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Ybarra v. Federal Bureau of Prisons

United States District Court, D. Arizona

April 17, 2015

Robert Ybarra, Plaintiff,
Federal Bureau of Prisons, et al., Defendants.


DAVID G. CAMPBELL, District Judge.

Plaintiff Robert Ybarra brought this civil rights action pursuant to Bivens v. Six Unknown Named Agents of Federal Bureau of Narcotics, 403 U.S. 388 (1971), and the Administrative Procedure Act (APA), 5 U.S.C. §§ 701-706 (Doc. 62). He sues six Federal Bureau of Prisons (BOP) officials: (1) Cherry Phillips, Unit Manager at the Federal Correctional Institution (FCI)-Phoenix; (2) Yolanda Fortune, Counselor at FCI-Phoenix; (3) K. Mathesson, Case Manager at FCI-Phoenix; (4) T. Simmons, Counselor at FCI-Phoenix; (5) Robert E. McFadden, BOP Western Regional Director; and (6) Harrell Watts, BOP Administrator ( id. ). Plaintiff alleges that Defendants violated his Fifth Amendment due-process rights when they unlawfully seized funds from his inmate account ( id. at 5). Before the Court is Defendants' Motion for Summary Judgment (Doc. 66).[1]

The Court will grant the motion, dismiss Plaintiff's APA and Bivens claims, and terminate the action.

I. Background

A. Applicable BOP Policy and Federal Statute

Plaintiff's claim concerns the seizure of funds pursuant to the Inmate Financial Responsibility Program (IFRP) (Doc. 62). In 1987, the BOP implemented the IFRP, a "voluntary" program whereby inmates' in-prison income is applied to their financial obligations, including fines, court costs, and restitution. See 28 C.F.R. §§ 545.10-545.11. Although the program is voluntary, failure to participate results in numerous deleterious effects, e.g., loss of furlough, eligibility for job assignments, performance pay, housing priority, access to community-based programs, etc. See 28 C.F.R. § 545.11(d).

The Mandatory Victims Restitution Act of 1996 (MVRA) requires that the district court, in an order of restitution, award each victim the full amount of their loss, regardless of the defendant's economic circumstances. 18 U.S.C. § 3664(f)(1)(A). Under the Act, once the amount of restitution owed to each victim is determined, "the court shall, pursuant to section 3572, specify in the restitution order the manner in which, and the schedule according to which, the restitution is to be paid...." 18 U.S.C. § 3664(f)(2). The MVRA charges the district court with setting the terms of the restitution payments and that duty cannot be delegated. United States v. Gunning, 401 F.3d 1145, 1149-50 (9th Cir. 2005) (" Gunning II ") (citing United States v. Gunning, 339 F.3d 948, 949 (9th Cir. 2003) (" Gunning I ")). Although the MVRA prohibits courts from delegating the responsibility to set restitution payment schedules, nothing in the statute or case law limits the operation of an independent program like the IFRP, which helps inmates develop financial plans and encourages them to voluntarily make restitution payments above what is mandated in their sentencing orders. United States v. Lemoine, 546 F.3d 1042, 1048-49 (9th Cir. 2008).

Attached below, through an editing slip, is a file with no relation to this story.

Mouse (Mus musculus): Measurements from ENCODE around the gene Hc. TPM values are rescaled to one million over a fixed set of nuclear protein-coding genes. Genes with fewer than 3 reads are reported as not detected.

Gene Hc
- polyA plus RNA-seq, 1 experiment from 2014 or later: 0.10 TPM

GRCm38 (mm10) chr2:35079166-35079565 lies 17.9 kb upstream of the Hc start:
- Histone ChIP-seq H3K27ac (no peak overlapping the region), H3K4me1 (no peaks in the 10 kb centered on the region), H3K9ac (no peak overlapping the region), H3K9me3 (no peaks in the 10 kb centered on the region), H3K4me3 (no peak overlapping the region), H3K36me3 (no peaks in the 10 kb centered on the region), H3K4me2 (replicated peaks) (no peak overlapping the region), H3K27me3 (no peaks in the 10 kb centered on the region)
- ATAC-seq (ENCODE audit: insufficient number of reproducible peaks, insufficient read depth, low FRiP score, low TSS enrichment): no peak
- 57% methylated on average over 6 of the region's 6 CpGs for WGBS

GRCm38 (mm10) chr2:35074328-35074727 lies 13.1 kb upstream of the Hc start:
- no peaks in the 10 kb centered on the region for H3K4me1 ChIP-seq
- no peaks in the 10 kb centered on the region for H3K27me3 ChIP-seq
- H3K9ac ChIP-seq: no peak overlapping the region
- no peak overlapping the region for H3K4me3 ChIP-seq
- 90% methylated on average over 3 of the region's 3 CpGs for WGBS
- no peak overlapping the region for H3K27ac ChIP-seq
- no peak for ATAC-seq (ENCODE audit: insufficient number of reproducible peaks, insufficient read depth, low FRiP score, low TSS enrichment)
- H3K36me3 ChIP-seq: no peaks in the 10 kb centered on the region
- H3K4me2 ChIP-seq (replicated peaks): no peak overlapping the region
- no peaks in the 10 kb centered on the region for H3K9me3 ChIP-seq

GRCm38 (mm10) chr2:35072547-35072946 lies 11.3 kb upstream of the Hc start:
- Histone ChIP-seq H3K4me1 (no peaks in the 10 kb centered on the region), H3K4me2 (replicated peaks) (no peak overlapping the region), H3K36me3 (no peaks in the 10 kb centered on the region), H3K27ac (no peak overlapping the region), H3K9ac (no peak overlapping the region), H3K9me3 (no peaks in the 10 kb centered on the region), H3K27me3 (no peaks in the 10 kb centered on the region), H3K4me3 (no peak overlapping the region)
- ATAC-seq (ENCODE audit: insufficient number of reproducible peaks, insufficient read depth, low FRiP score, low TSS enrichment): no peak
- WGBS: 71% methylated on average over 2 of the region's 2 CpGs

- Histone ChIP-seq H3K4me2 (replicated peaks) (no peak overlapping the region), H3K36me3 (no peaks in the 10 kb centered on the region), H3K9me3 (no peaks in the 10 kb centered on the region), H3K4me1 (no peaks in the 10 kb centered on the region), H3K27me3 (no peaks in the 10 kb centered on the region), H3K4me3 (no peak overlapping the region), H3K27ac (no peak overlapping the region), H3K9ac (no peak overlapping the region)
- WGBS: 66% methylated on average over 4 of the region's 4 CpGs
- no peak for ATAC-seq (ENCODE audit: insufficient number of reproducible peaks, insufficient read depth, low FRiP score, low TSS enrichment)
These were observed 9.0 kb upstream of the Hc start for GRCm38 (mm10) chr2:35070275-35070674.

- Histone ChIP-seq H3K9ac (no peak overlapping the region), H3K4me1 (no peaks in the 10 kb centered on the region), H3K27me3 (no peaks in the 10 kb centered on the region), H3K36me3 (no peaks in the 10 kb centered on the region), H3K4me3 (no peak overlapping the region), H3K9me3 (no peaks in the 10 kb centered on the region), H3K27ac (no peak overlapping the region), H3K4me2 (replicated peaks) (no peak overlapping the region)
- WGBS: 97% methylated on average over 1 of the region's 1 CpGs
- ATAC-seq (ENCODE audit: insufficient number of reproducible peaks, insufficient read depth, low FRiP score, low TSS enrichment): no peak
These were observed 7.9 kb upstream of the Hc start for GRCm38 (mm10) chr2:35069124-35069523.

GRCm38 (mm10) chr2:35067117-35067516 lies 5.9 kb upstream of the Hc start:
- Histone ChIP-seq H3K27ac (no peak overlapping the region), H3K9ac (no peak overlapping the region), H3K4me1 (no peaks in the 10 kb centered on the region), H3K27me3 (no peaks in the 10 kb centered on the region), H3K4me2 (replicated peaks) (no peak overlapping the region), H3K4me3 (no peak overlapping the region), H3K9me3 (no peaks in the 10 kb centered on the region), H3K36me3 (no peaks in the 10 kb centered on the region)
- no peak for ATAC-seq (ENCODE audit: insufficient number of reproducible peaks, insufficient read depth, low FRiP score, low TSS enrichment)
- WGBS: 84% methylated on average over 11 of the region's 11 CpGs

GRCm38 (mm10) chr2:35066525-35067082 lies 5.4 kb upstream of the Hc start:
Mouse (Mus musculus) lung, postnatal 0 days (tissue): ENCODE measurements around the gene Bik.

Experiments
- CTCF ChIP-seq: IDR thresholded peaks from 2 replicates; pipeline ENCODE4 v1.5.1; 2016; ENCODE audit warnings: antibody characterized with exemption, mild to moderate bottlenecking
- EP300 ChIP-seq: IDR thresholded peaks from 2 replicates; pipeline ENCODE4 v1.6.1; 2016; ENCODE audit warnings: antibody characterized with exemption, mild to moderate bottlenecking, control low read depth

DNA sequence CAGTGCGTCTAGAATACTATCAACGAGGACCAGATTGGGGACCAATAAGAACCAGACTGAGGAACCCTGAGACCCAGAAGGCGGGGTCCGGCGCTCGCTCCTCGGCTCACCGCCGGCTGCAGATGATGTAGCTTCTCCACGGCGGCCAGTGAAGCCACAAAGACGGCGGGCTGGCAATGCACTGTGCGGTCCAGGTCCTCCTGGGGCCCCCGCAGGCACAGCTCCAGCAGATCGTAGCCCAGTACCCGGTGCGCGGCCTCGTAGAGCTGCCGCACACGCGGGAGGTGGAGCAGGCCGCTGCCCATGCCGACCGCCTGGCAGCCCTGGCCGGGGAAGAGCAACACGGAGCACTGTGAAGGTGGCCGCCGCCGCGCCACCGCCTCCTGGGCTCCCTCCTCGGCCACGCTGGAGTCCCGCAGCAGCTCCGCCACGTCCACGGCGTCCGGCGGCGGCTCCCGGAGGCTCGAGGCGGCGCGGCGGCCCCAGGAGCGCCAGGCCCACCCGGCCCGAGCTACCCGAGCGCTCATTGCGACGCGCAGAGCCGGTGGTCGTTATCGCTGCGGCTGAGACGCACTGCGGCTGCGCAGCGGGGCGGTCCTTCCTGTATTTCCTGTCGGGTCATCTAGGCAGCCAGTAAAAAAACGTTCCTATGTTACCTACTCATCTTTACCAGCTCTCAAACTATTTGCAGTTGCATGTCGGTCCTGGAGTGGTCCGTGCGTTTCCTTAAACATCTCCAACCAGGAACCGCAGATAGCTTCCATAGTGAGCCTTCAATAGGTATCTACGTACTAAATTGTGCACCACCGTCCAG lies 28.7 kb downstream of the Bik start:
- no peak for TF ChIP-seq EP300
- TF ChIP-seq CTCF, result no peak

B. Plaintiff's Participation in the IFRP

In November 2007, Plaintiff was transferred to FCI-Phoenix (Doc. 62 at 5). In May 2008, he was hired by the Federal Prison Industries, referred to as UNICOR ( id. ). Around that time, Plaintiff was told that he must agree to participate in the IFRP or suffer consequences, which included losing his UNICOR job ( id. ). He therefore signed an IFRP contract, which required 50% of his wages to be paid towards restitution through the IFRP ( id. ).

Plaintiff filed an administrative remedy challenging the IFRP withdrawals on the ground that his sentencing order did not set the amount and schedule for restitution payments ( id. at 5-6). His administrative remedy was denied at every level, and Watts denied his final Central Office appeal on July 15, 2009 ( id. at 6).

C. Petition for Writ of Habeas Corpus

On July 8, 2009, Plaintiff filed a Petition for Writ of Habeas Corpus under 28 U.S.C. § 2241, arguing that the BOP wrongfully collected restitution payments from him under the IFRP without a lawful sentencing order as required by the MVRA. CV 09-1447-PHX-DGC (JRI), Doc. 1. On December 21, 2010, the Court granted the Petition, finding that the restitution order issued by the sentencing court was an invalid delegation to the BOP and ordered the BOP to stop collecting restitution payments from Plaintiff. Id., Doc. 15 at 3-4. In its Order, the Court denied Plaintiff's request that the BOP return the amounts already collected from him because he failed to present any argument or legal authority to support his request. Id. at 4. According to Defendants, the amounts collected from Plaintiff between May 2008 and December 2010 totaled $3, 178.75 (Doc. 65, Defs.' Statement of Facts (DSOF) ¶¶ 10, 12).

Plaintiff then filed a motion for an order to show cause why the respondent should not be held in contempt for failing to comply with the December 21, 2010 Order. CV 09-1447-PHX-DGC (JRI), Doc. 17. Plaintiff stated that after the Court granted his Petition, the BOP placed him on IFRP refusal status and sanctioned him by removing him from his UNICOR job. Id. Plaintiff was told that if he wanted to be removed from IFRP refusal status, he had to enter another contract to agree to pay restitution under the IFRP. Id. He therefore signed a new contract in January 2011 and returned to his UNICOR job.[2] Id.

The Court denied Plaintiff's motion for an order to show cause, finding that nothing in its December 21, 2010 Order precluded BOP from placing Plaintiff on refusal status and that federal statutes permitted the BOP to implement a financial plan and impose penalties if an inmate refuses to participate. CV 09-1447-PHX-DGC (JRI), Doc. 20.

Plaintiff appealed the denial of his motion to the Ninth Circuit Court of Appeals. Id., Doc. 23. On January 19, 2012, the Ninth Circuit affirmed the district court's denial of the motion and, on March 13, 2012, the Ninth Circuit issued its Mandate and the judgment took effect. Id., Doc. 28 (No. 11-15874). The appellate court stated that, although the BOP began collecting restitution payments again after the December 21, 2010 Order, these payments were collected after Ybarra voluntarily entered into a new contract and agreed to participate in the IFRP. Id.

D. Complaint